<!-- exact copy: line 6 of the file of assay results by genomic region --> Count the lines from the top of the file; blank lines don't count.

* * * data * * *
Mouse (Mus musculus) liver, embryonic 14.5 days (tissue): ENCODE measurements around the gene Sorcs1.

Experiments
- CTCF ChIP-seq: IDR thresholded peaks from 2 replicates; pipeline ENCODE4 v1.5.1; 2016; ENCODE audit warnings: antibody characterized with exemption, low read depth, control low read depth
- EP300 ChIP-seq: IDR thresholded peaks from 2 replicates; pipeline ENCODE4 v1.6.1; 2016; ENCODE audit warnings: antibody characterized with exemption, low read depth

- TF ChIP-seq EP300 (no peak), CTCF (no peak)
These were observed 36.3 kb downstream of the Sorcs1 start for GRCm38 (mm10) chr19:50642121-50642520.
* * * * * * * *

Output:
These were observed 36.3 kb downstream of the Sorcs1 start for GRCm38 (mm10) chr19:50642121-50642520.